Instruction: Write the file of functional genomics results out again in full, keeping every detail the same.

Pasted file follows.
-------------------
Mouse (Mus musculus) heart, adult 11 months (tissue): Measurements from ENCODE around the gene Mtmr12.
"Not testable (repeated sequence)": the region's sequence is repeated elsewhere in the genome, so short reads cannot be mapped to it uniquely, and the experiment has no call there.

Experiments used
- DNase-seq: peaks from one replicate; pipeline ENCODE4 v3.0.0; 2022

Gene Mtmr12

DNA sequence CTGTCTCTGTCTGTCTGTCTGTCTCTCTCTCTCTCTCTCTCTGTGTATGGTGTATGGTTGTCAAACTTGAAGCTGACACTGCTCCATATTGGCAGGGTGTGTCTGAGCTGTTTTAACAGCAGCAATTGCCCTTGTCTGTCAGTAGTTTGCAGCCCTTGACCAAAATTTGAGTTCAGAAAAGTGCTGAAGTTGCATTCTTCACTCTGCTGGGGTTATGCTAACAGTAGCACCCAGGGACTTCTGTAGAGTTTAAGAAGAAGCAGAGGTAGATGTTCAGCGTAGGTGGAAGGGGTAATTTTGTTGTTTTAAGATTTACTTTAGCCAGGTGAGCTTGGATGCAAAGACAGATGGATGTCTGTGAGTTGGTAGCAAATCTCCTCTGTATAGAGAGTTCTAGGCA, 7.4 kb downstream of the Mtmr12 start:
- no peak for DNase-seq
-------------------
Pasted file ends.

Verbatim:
Mouse (Mus musculus) heart, adult 11 months (tissue): Measurements from ENCODE around the gene Mtmr12.
"Not testable (repeated sequence)": the region's sequence is repeated elsewhere in the genome, so short reads cannot be mapped to it uniquely, and the experiment has no call there.

Experiments used
- DNase-seq: peaks from one replicate; pipeline ENCODE4 v3.0.0; 2022

Gene Mtmr12

DNA sequence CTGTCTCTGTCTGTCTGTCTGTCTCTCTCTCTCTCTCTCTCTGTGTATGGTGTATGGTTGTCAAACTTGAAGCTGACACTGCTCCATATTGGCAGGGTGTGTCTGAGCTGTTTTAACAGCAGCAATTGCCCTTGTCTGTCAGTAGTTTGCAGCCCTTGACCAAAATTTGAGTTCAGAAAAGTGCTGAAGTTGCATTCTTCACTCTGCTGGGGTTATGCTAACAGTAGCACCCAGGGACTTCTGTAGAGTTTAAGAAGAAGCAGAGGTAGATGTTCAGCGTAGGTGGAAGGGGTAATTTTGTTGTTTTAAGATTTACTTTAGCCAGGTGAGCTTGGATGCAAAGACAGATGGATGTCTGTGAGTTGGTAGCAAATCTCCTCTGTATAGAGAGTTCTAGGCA, 7.4 kb downstream of the Mtmr12 start:
- no peak for DNase-seq